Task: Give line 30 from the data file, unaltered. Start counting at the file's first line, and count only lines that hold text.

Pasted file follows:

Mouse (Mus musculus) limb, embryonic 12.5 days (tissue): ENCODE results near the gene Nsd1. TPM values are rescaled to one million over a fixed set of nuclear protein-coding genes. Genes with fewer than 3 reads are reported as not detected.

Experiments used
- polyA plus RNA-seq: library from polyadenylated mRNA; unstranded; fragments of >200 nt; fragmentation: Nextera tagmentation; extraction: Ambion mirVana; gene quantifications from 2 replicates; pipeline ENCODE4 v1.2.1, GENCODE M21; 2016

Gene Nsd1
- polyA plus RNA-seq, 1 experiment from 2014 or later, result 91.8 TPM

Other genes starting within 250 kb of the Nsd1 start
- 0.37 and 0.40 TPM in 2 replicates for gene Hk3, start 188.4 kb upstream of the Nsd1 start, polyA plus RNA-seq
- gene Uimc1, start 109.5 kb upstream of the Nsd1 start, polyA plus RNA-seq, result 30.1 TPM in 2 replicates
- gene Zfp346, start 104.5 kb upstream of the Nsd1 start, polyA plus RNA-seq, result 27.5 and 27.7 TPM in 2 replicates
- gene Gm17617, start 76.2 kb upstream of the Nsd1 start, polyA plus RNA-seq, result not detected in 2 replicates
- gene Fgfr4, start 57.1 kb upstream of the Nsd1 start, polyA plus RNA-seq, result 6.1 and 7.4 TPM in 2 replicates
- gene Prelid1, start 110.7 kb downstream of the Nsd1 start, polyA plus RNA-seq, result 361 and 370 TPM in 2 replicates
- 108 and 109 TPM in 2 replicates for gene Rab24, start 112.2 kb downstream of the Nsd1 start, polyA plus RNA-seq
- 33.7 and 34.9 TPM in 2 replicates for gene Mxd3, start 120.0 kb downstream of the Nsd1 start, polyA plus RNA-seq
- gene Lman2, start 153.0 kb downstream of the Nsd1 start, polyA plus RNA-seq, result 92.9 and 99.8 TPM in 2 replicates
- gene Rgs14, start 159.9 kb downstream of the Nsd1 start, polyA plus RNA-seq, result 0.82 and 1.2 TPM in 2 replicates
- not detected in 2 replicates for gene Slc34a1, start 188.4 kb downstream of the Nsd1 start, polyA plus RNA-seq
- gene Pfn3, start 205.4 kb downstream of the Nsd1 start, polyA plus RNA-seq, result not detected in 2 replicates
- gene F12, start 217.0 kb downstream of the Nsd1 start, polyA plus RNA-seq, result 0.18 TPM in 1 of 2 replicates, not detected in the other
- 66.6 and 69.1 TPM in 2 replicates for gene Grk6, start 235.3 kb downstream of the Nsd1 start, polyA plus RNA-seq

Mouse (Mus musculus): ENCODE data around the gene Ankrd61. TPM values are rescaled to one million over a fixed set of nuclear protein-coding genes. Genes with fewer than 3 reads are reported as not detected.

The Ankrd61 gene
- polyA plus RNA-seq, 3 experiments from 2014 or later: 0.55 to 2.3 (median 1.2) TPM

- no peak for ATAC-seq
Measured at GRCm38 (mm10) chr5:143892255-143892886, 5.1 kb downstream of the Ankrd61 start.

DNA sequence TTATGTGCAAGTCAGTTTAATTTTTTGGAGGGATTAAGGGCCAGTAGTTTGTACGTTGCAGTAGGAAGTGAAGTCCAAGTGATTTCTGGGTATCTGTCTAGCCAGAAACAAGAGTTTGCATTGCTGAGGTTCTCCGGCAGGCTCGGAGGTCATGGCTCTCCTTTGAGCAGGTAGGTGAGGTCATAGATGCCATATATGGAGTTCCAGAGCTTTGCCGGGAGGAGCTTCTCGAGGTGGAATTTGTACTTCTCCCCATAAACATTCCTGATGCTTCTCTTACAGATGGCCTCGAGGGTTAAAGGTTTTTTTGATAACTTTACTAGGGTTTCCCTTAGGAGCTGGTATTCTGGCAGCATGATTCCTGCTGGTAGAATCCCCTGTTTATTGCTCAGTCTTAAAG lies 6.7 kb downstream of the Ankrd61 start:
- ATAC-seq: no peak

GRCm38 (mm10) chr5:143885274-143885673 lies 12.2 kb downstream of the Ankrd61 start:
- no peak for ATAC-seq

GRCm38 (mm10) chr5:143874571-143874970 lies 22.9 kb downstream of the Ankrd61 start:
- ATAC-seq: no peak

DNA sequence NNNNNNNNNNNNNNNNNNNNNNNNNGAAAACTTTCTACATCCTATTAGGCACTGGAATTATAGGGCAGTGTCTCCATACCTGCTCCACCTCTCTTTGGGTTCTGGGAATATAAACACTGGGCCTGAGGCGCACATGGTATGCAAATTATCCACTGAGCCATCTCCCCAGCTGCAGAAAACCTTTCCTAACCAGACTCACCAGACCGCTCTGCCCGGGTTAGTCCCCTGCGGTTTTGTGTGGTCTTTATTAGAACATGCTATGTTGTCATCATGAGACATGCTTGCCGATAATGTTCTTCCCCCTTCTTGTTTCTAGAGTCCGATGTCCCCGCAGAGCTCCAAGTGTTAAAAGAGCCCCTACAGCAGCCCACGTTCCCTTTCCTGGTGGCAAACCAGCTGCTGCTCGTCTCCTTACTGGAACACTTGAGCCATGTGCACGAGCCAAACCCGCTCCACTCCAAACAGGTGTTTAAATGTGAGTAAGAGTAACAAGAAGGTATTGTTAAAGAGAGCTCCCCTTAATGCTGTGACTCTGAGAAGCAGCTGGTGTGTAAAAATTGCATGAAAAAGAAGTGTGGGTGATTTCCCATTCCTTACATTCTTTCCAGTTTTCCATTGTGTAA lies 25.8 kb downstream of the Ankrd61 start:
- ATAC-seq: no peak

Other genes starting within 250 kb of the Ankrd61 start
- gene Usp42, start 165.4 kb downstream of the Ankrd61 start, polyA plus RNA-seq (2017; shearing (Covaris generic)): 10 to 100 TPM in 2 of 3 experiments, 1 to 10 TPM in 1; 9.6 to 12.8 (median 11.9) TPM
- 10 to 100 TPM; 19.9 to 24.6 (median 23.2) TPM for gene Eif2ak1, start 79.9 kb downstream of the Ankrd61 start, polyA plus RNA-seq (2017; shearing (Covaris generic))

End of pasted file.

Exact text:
GRCm38 (mm10) chr5:143874571-143874970 lies 22.9 kb downstream of the Ankrd61 start: